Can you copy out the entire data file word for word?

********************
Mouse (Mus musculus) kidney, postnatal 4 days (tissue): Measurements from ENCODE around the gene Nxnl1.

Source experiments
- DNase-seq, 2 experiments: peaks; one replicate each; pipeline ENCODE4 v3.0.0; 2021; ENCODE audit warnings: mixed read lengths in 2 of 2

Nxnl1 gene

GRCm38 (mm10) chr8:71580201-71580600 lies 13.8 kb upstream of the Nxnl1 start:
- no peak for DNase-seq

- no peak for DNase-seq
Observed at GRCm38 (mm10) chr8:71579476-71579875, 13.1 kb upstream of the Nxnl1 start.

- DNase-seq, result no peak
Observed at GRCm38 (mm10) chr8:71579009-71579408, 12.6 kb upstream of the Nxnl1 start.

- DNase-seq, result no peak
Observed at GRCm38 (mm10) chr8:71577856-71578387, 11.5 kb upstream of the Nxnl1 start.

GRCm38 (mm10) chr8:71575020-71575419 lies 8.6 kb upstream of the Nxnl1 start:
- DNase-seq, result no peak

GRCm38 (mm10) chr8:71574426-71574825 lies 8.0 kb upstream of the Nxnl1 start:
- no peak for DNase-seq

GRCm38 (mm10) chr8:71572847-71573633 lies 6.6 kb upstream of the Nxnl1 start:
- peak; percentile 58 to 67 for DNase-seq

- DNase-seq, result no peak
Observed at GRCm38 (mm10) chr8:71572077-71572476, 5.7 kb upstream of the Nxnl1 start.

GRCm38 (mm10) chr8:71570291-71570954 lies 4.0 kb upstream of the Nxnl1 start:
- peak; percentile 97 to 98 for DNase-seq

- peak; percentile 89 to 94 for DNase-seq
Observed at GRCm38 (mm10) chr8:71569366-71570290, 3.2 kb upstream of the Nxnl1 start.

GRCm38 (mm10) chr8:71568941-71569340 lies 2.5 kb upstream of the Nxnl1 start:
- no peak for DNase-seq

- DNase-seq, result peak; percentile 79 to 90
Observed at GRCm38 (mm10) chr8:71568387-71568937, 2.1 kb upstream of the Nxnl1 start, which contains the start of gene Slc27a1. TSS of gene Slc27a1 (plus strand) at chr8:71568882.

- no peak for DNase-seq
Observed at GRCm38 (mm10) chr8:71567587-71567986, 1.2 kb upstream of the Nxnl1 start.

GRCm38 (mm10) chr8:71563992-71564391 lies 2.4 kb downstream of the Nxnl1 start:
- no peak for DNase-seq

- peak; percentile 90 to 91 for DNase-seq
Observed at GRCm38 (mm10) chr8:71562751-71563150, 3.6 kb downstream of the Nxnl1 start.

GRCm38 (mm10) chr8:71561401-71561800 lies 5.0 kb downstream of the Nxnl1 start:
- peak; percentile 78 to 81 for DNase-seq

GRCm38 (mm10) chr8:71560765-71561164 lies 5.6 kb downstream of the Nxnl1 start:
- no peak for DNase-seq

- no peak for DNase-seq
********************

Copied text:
Mouse (Mus musculus) kidney, postnatal 4 days (tissue): Measurements from ENCODE around the gene Nxnl1.

Source experiments
- DNase-seq, 2 experiments: peaks; one replicate each; pipeline ENCODE4 v3.0.0; 2021; ENCODE audit warnings: mixed read lengths in 2 of 2

Nxnl1 gene

GRCm38 (mm10) chr8:71580201-71580600 lies 13.8 kb upstream of the Nxnl1 start:
- no peak for DNase-seq

- no peak for DNase-seq
Observed at GRCm38 (mm10) chr8:71579476-71579875, 13.1 kb upstream of the Nxnl1 start.

- DNase-seq, result no peak
Observed at GRCm38 (mm10) chr8:71579009-71579408, 12.6 kb upstream of the Nxnl1 start.

- DNase-seq, result no peak
Observed at GRCm38 (mm10) chr8:71577856-71578387, 11.5 kb upstream of the Nxnl1 start.

GRCm38 (mm10) chr8:71575020-71575419 lies 8.6 kb upstream of the Nxnl1 start:
- DNase-seq, result no peak

GRCm38 (mm10) chr8:71574426-71574825 lies 8.0 kb upstream of the Nxnl1 start:
- no peak for DNase-seq

GRCm38 (mm10) chr8:71572847-71573633 lies 6.6 kb upstream of the Nxnl1 start:
- peak; percentile 58 to 67 for DNase-seq

- DNase-seq, result no peak
Observed at GRCm38 (mm10) chr8:71572077-71572476, 5.7 kb upstream of the Nxnl1 start.

GRCm38 (mm10) chr8:71570291-71570954 lies 4.0 kb upstream of the Nxnl1 start:
- peak; percentile 97 to 98 for DNase-seq

- peak; percentile 89 to 94 for DNase-seq
Observed at GRCm38 (mm10) chr8:71569366-71570290, 3.2 kb upstream of the Nxnl1 start.

GRCm38 (mm10) chr8:71568941-71569340 lies 2.5 kb upstream of the Nxnl1 start:
- no peak for DNase-seq

- DNase-seq, result peak; percentile 79 to 90
Observed at GRCm38 (mm10) chr8:71568387-71568937, 2.1 kb upstream of the Nxnl1 start, which contains the start of gene Slc27a1. TSS of gene Slc27a1 (plus strand) at chr8:71568882.

- no peak for DNase-seq
Observed at GRCm38 (mm10) chr8:71567587-71567986, 1.2 kb upstream of the Nxnl1 start.

GRCm38 (mm10) chr8:71563992-71564391 lies 2.4 kb downstream of the Nxnl1 start:
- no peak for DNase-seq

- peak; percentile 90 to 91 for DNase-seq
Observed at GRCm38 (mm10) chr8:71562751-71563150, 3.6 kb downstream of the Nxnl1 start.

GRCm38 (mm10) chr8:71561401-71561800 lies 5.0 kb downstream of the Nxnl1 start:
- peak; percentile 78 to 81 for DNase-seq

GRCm38 (mm10) chr8:71560765-71561164 lies 5.6 kb downstream of the Nxnl1 start:
- no peak for DNase-seq

- no peak for DNase-seq